Immortal Medusa by Barbara Ungar
Publisher: The Word Works
Dog Eared Review by Lindsey Lewis Smithson (review contributor)
Barbara Ungar’s newest collection, Immortal Medusa, is another beautiful piece of work in her cannon. What attracts me to Barbara’s work are the moments of earnest beauty and the subtle humor. Throughout the father and son of the speaker are reoccurring characters, serving as a means to filter everyday moments. The final poem, “Book of Sand,” is a an example of simple things (a book full of photographs of sand) heightened to a bigger view of life: “how we all walk/blind.” In an opposing view, when discussing her son in “Blue Whale,” the speaker realizes that he can’t take in the grandeur of the whale skeleton hung on the ceiling of a museum. Walking underneath the great mammal she muses, “how many years will I put in/visiting this dim Wunderkammer/until I’m big enough to see?”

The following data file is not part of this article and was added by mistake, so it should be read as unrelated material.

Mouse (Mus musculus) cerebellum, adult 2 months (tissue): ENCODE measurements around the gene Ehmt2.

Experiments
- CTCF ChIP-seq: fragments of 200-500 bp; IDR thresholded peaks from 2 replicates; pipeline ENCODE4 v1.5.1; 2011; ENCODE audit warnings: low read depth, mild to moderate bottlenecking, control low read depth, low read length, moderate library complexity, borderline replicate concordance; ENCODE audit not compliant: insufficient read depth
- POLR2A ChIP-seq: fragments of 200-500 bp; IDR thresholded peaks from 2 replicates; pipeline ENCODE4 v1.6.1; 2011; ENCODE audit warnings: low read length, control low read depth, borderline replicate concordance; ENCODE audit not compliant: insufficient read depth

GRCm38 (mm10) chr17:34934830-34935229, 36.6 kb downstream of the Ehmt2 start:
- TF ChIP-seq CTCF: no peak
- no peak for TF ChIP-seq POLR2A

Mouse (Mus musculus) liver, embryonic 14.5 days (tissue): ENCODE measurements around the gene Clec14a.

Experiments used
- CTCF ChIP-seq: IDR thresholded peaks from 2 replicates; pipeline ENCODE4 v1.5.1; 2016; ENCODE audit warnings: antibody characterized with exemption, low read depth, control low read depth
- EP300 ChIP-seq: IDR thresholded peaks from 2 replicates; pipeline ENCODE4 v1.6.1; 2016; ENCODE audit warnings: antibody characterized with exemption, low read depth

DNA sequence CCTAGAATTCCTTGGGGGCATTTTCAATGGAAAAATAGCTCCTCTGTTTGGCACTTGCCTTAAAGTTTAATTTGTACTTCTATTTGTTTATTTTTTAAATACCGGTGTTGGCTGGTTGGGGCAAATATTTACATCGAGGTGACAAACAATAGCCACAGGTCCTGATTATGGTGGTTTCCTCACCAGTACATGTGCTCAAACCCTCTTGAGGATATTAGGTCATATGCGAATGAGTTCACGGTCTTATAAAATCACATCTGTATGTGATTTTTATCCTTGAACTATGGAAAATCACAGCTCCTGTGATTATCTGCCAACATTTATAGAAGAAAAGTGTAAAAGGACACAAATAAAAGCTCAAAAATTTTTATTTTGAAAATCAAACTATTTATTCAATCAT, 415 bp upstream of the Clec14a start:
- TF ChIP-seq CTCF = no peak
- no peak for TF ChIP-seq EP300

To contrast these more serious moments of reflection there are several charming, funny, and gentle poems. “Lost Hat Karma,” “Hearing Test: List B,” “Giraffes,” “Call Me Medusa” and “Athena’s Blow Job” speak to a bigger place and purpose in life without weighing heavy on the reader. It’s this light touch, this carefully crafted back and forth, that allows readers feel a wide range of emotions without getting overwhelmed.
Dog Eared Pages:
17, 18, 19, 20, 22, 24, 25, 29, 30, 34, 35, 37, 46, 47, 48, 51, 53, 54, 56, 57, 61, 64, 65, 67, 73, 74, 83, 88
Lindsey Lewis Smithson is the Editor of Straight Forward Poetry. Some of her poetry has appeared on , , , and